The address used for the company in the September 1891 advert was still 17 Upper Baker Street."- D.Arif
    _________________________

    You stated in the last post:

    I think Harriett Bridge was there in 1891 when I checked the directories at the London Metropolitan Archives.-R.Clack

    __________________________

    My question would be... when did the directories for 1891 get published ? If they were published before the September 1891 advertisement that Debs found...earlier in the year...then doesn't that seem a little odd that the advertisement for a dissolved partnership would be found in a newspaper at that point in time ?

    The directories are probably going to be found published after the Sept. 1st advertisement....but I'm curious nevertheless.

    Sincerely,

    Nosey in NE USA


    P.S. I almost forgot.

    In order to confuse the matter as much as possible, let me add what Debra mentioned earlier in the thread some time back:

    In fact, if what Collins said at her May 1891 court case about having a share in a cosmetic company does relate to to the Pompadour, then she sold her share before May 1891.

    We have Collins mentioning the above in May of 1891
    We have the group of men signing papers in October...and don't have them fixed up at Baker Street ( Unless I've been asleep and missed something )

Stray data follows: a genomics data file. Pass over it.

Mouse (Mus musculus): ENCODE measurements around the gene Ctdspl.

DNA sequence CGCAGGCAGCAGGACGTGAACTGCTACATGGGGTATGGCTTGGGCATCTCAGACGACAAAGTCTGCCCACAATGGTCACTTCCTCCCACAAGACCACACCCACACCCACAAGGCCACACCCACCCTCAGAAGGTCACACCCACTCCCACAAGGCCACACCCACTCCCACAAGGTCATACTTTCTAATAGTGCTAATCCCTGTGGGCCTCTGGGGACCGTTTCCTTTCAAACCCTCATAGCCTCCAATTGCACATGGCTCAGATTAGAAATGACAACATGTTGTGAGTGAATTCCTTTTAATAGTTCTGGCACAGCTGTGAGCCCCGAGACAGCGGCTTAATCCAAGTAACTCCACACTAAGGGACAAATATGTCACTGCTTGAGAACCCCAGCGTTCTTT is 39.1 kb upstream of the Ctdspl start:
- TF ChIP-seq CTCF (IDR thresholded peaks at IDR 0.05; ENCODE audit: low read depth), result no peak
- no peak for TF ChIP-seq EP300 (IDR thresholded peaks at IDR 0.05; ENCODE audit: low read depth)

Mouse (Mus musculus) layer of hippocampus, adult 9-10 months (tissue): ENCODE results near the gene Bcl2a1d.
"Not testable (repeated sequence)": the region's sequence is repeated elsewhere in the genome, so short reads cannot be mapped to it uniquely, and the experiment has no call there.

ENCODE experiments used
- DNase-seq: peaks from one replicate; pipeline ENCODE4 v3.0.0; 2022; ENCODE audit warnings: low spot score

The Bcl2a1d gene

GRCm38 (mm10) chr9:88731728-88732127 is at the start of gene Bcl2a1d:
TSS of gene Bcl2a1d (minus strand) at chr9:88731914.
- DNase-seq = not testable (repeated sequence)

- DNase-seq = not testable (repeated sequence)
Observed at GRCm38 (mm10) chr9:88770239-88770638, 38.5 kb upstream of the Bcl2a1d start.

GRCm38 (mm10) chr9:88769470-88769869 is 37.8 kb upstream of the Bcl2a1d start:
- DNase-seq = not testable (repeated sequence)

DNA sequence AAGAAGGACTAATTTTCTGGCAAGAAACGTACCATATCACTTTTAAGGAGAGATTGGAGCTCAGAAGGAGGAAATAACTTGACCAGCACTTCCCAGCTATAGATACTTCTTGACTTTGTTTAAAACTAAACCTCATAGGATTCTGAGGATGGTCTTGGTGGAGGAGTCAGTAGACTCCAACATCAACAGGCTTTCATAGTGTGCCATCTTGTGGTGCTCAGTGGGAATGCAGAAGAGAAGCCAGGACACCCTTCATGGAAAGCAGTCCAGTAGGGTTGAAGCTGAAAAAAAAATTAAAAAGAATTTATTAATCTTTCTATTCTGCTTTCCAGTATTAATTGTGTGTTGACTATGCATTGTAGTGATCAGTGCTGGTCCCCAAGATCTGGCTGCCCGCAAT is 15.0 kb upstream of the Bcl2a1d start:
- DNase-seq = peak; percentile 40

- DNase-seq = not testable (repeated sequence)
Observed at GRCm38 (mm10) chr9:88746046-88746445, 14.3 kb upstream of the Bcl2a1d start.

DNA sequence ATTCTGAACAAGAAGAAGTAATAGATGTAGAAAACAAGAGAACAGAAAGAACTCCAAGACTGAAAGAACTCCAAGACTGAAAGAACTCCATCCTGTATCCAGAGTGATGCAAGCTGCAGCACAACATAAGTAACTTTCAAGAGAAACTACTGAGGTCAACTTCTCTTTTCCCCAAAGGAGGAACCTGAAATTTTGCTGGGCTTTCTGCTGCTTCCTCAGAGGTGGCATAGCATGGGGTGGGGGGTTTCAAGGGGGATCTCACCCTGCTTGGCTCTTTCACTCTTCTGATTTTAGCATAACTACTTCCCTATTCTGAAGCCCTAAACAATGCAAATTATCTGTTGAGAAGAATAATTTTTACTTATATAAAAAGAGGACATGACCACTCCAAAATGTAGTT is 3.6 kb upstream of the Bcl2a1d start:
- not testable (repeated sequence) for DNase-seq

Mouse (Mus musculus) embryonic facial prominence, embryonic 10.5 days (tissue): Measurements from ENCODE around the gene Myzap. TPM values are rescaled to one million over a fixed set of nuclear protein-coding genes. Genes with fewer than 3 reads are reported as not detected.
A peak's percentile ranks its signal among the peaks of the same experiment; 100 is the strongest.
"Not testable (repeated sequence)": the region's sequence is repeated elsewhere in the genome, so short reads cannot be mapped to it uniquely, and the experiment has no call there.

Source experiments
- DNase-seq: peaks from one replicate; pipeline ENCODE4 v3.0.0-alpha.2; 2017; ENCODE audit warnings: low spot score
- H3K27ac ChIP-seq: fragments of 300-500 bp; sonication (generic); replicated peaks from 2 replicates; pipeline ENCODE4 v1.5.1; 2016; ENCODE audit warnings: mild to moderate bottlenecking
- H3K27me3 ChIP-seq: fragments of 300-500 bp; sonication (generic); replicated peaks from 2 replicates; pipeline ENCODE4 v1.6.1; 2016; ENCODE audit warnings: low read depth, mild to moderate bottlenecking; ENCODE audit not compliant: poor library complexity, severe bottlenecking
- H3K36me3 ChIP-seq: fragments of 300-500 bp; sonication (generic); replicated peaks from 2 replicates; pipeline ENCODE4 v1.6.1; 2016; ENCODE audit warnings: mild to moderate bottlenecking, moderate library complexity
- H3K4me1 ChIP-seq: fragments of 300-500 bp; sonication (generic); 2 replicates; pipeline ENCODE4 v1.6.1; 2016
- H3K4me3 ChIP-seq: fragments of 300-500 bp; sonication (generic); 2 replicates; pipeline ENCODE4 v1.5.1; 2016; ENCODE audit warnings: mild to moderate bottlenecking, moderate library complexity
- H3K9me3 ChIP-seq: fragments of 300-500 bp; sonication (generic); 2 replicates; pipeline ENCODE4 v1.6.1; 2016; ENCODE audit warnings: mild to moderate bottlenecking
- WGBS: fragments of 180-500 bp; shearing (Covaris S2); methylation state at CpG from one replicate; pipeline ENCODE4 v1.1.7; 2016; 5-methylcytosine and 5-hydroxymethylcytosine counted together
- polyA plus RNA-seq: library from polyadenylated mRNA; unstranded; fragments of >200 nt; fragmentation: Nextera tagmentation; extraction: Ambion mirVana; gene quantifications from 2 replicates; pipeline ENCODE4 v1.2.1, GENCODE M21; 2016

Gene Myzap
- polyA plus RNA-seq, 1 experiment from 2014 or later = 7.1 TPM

...and in between these two events....the dissolution of the Cremers/D'onston/Collins partnership....and the new ownership.....we have the September ad.

    In the next life, I'm going to choose an easier suspect...like Conan Doyle's midwife....to tackle.
    Last edited by Howard Brown; 12-22-2009, 04:17 AM.

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  • Rob Clack
    replied
    Hi Howard,

    The directories near to that period I have are 1895 and 1899. In 1895 It was Mrs Harriett Bridge, Confectioners and in 1899 nothing is listed. I think Harriett Bridge was there in 1891 when I checked the directories at the London Metropolitan Archives.

    Rob

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  • Howard Brown
    replied
    Dear Rob Clack, not Linford...

    Thats a nice job finding that photo.

    Is there a way for you to find out for how long that business that is in that building... in the picture... in 1898... had been there ?

    Leave a comment: